In Delaware, fifteen Mini E models that have been donated by BMW, are currently being utilize to "balance the grid" by drawing and selling energy at appropriate times in a project lead by the University of Delaware.

V2G Is Already A Reality In Japan. Here A Nissan LEAF, Through A Nichicon Charging Station Puts Stored Electricity Back Into The Grid

V2G Is Already A Reality In Japan. Here A Nissan LEAF, Through A Nichicon Charging Station Puts Stored Electricity Back Into The Grid

While V2G (vehicle to grid) is not a new concept, Nissan has been featuring chargers with this functionality in Japan, it is a new way of thinking in the US.

The Mini Es are equipped with a two-way battery charger, and a slightly modified on board receptor.

Professor of electrical engineering and computing, Willett M. Kempton says that each of the 15 Mini Es earn about $5 a day when the sharing system is active; which of course equals about $150/month or $1,800 a year....making the prospective of EV ownership even more attractive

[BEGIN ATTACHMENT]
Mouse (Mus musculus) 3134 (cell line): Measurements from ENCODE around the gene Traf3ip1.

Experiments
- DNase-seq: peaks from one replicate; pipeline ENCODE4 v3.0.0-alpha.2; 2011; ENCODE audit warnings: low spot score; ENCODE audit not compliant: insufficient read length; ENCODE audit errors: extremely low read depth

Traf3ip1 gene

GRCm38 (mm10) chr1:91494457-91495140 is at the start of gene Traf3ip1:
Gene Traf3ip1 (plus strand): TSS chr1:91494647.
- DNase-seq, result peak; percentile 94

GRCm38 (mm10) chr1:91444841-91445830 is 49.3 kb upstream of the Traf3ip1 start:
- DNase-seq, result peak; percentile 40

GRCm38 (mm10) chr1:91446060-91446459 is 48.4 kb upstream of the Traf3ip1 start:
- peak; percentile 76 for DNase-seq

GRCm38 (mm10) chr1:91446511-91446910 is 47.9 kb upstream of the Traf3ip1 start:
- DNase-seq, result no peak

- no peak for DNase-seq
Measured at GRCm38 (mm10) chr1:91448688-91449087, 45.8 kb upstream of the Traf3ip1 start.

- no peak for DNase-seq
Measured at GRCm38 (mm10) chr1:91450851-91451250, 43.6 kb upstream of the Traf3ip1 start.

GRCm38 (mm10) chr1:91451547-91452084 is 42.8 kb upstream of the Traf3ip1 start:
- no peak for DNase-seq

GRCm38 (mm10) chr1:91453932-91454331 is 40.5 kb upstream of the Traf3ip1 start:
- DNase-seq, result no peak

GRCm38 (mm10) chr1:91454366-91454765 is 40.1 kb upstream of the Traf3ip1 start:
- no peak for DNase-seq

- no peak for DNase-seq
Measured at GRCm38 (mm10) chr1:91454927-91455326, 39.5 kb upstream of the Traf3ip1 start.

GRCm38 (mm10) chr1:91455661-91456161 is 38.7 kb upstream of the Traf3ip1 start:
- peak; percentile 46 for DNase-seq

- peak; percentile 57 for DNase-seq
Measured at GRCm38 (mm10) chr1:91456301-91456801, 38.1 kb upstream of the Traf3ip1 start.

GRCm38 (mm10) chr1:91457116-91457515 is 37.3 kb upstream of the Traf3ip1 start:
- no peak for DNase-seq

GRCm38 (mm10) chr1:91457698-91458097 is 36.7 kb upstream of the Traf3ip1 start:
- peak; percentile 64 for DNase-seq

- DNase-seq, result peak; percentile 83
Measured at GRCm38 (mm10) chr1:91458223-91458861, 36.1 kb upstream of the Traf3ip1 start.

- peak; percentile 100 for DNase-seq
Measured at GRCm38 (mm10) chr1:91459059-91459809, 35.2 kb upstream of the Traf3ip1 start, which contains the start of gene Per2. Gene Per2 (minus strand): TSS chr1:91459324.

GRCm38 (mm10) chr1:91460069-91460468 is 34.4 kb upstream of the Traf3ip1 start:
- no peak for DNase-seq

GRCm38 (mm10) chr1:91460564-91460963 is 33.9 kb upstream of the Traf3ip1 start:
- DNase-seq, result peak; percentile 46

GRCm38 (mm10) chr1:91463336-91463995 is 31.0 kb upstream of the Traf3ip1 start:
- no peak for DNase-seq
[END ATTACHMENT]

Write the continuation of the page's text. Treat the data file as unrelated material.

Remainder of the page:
In a interview with the NY Times, Michehl R. Gent (no we did not mis-spell his first name), a former president of the North American Electric Reliability Corporation, said that the University's project was “tiny but promising.”       

“If we can get our electric vehicles to do more than just be electric vehicles, it will be very well received,” said Mr. Gent, who is not associated with the project."

Professor Kempton explains that the MINI E's listen for a signal from grid operator, that gets pinged out every four seconds. That signal in turn tells the batteries the ideal times to charge, discharge, or just idle.

Also, if the cars are in need of charging, they can alternate the amount of current they draw at certain times in order to add or subtract from the overall load of the grid.

Check out a rather in depth article on the project and its value to the future of both electric vehicles, and the grid itself here (NY Times).  Hat tip to Michael T.